Netflix's 'Spinning Out' Tackles The Generational Curse Of Mental Health Struggles

by Caila Smith
Originally Published: 
Christos Kalohoridis/Netflix

First, we were given Virgin River to warm our cold hearts with small town comfort while also opening a window inside the broken heart and the struggling mind of the bereaved. Now, Netflix presents us with its new Ice Princess meets I, Tonya series Spinning Out, proving that 2020 is the year to normalize the entire spectrum of mental health struggles — not just depression and anxiety.

Centered in a skating rink and ski lodge in Sun Valley, Idaho, this melodrama follows a skating family as they navigate the world of competitive ice skating, while also learning how to live with the many hurdles and obstacles that comes with a hereditary mental health disorder like bipolar disorder.

While having a relative with bipolar doesn’t necessarily mean that someone down the line will inherit it, researchers have concluded that genetic components make up 60-80% of what causes this disorder. For two main characters in the show, this statistic is reality.

From the get-go in Spinning Off’s first season, we see former ice skater and mom Carol Baker (Love Actually’s January Jones) battling her many manic “episodes” after denying herself medication. She wishes more than anything her oldest daughter, Kat (Kaya Scodelario) didn’t “inherit her brain,” but she also knows that we can’t control our genes. Friction builds between the mother and daughter until one, or both, of them explodes.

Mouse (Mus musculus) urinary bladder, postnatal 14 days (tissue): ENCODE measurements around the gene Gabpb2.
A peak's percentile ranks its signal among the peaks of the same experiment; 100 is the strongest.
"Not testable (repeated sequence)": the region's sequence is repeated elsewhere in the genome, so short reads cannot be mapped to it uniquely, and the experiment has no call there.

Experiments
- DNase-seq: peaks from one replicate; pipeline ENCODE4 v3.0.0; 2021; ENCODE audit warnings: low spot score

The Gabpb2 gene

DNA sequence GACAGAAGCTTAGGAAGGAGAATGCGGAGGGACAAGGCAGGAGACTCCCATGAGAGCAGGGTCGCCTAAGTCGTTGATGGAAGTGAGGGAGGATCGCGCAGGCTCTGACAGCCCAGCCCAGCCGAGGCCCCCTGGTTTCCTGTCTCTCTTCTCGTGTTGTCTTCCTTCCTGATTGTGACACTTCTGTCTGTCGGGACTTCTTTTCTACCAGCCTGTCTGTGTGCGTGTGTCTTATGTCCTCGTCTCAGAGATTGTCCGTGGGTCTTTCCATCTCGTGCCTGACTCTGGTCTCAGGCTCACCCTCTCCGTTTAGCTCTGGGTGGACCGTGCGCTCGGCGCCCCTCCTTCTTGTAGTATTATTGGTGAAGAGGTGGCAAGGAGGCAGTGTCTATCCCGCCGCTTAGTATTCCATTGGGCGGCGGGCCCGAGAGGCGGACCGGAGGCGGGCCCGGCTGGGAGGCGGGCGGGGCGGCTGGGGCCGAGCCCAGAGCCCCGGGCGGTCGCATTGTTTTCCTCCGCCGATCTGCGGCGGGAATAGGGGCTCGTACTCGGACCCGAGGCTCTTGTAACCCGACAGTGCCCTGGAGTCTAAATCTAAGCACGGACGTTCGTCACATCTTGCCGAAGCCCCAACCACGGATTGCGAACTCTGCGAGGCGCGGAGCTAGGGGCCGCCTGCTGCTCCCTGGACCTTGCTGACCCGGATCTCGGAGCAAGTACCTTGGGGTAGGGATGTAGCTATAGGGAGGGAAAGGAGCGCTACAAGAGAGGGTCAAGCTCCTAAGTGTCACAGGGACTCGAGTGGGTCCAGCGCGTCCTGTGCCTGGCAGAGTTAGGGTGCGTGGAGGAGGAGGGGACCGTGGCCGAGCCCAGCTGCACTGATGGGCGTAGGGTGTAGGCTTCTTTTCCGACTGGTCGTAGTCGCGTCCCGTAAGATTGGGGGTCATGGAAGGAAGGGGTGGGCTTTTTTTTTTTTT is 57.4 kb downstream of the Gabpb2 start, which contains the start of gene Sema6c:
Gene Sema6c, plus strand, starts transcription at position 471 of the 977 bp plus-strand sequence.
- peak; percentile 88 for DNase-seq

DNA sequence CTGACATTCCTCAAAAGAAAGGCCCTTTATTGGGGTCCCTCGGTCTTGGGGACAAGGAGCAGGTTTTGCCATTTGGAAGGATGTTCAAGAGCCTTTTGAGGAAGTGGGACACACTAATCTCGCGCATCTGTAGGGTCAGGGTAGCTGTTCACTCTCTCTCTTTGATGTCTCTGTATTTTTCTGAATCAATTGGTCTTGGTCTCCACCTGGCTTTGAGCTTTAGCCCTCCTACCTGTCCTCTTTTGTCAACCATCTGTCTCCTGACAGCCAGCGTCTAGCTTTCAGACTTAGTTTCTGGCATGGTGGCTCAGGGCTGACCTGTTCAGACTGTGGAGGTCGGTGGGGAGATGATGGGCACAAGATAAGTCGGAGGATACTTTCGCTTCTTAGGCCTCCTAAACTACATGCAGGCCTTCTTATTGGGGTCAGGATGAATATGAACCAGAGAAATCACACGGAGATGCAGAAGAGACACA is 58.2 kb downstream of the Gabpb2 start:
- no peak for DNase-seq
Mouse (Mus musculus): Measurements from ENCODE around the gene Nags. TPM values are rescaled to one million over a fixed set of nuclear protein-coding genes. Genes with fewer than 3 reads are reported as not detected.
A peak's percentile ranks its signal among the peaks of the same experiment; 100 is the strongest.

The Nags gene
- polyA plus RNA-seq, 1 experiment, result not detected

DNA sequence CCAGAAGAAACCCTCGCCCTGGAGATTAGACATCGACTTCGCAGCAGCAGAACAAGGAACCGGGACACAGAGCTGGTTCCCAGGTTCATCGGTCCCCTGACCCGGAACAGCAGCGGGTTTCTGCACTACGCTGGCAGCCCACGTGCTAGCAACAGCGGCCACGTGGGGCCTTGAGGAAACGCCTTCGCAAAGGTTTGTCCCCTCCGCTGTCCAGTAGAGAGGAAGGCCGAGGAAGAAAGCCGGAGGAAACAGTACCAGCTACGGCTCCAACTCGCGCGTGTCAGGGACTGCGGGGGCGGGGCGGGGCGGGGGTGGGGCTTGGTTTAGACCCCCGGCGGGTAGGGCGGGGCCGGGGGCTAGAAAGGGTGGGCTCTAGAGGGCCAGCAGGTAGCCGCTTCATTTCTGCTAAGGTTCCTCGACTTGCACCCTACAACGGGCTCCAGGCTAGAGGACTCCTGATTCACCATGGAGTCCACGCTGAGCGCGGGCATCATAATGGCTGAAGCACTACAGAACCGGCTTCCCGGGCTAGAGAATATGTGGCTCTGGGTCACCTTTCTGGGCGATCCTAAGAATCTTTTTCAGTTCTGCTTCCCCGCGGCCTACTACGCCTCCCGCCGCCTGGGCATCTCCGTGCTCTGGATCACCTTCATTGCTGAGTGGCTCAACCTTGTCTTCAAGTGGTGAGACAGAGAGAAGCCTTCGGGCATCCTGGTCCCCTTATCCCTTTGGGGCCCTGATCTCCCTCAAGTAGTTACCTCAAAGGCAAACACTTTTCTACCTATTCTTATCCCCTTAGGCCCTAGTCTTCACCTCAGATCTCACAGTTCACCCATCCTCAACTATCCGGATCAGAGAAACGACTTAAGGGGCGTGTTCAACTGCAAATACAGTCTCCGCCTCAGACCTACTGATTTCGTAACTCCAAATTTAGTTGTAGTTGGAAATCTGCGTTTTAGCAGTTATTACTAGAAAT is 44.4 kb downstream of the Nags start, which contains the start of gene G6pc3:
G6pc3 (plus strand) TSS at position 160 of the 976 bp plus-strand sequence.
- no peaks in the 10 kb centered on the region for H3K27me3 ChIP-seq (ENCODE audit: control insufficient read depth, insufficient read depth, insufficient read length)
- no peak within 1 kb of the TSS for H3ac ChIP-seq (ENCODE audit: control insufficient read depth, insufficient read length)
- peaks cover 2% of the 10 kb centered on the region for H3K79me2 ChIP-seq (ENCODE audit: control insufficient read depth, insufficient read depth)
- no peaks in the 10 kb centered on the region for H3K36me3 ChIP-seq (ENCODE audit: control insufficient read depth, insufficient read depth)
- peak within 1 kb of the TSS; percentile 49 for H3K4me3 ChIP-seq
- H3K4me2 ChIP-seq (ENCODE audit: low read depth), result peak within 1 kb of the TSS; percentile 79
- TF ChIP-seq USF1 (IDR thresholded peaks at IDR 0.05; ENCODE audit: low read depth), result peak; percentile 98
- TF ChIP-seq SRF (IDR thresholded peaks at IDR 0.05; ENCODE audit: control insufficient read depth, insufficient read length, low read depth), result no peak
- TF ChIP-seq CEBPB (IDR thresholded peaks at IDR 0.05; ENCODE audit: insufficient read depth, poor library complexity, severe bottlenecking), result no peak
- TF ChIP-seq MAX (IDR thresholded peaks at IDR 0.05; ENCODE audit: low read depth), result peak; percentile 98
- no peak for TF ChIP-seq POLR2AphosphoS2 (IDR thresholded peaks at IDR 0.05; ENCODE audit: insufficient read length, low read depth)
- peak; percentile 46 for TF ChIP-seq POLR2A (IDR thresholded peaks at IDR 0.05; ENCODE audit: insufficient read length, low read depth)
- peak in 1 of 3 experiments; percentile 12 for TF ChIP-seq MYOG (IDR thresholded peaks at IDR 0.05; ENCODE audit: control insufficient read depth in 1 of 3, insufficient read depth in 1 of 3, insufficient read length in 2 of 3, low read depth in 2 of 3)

After already having been through a traumatic fall on the ice, which ultimately led to a brain injury and what we can suspect is PTSD, this series lets us inside the mind of Kat as she tries like hell to hide her family’s mental health history. Plenty of folks are applauding the show and asking for Season 2.

But not everyone shares these feelings, and it can be triggering for folks with a family history of mental health issues.

In fact, Scodelario, who plays Kat in the show, acknowledged in a post on Instagram that the series may be triggering for some people.

Bottom line: it’s complicated.

For so many folks taking medication to maintain their mental health, half the battle is treating the disorder by physically putting a damn pill into your mouth — me being one of these people. Open a bottle, grab the dose prescribed, pop the pill(s) into your mouth, and swallow. Why does it all sound so simple for us when it’s just… not?

My own mother is one of the lucky ones. She’s a person who’s never experienced mental health struggles due to a chemical imbalance. Meanwhile, there’s me… someone who has inherited my maternal grandmother’s mental health disorders. This generational curse skipped my mother and passed the buck to me.

Even though I was raised by a wonderful mother, she fails to understand what having a brain like mine (or my grandmother’s) can feel like, but with representation in shows like Spinning Out, we can begin to normalize the uncontrollable aspects of mental health disorders. Because though we may be built a bit different in the way our brain processes things, our life is not over.

As this Netflix show proves, even with a brain that doesn’t work “right” on its own, we are still capable of great and mighty things other than repetitively “spinning out.”

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